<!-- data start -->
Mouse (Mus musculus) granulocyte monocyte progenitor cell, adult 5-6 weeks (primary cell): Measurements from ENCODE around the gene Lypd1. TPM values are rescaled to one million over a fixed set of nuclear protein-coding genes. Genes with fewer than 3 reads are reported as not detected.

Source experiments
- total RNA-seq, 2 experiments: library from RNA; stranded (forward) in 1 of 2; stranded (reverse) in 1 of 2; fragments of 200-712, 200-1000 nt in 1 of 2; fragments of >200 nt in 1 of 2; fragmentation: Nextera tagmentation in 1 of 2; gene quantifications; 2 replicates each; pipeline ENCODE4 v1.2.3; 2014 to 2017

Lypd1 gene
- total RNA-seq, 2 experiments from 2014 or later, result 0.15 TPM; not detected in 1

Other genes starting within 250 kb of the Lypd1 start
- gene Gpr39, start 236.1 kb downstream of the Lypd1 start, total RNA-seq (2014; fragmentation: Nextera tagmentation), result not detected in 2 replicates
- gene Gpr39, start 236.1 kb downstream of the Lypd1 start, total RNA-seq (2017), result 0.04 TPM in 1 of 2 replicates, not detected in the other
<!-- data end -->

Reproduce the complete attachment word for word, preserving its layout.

Mouse (Mus musculus) granulocyte monocyte progenitor cell, adult 5-6 weeks (primary cell): Measurements from ENCODE around the gene Lypd1. TPM values are rescaled to one million over a fixed set of nuclear protein-coding genes. Genes with fewer than 3 reads are reported as not detected.

Source experiments
- total RNA-seq, 2 experiments: library from RNA; stranded (forward) in 1 of 2; stranded (reverse) in 1 of 2; fragments of 200-712, 200-1000 nt in 1 of 2; fragments of >200 nt in 1 of 2; fragmentation: Nextera tagmentation in 1 of 2; gene quantifications; 2 replicates each; pipeline ENCODE4 v1.2.3; 2014 to 2017

Lypd1 gene
- total RNA-seq, 2 experiments from 2014 or later, result 0.15 TPM; not detected in 1

Other genes starting within 250 kb of the Lypd1 start
- gene Gpr39, start 236.1 kb downstream of the Lypd1 start, total RNA-seq (2014; fragmentation: Nextera tagmentation), result not detected in 2 replicates
- gene Gpr39, start 236.1 kb downstream of the Lypd1 start, total RNA-seq (2017), result 0.04 TPM in 1 of 2 replicates, not detected in the other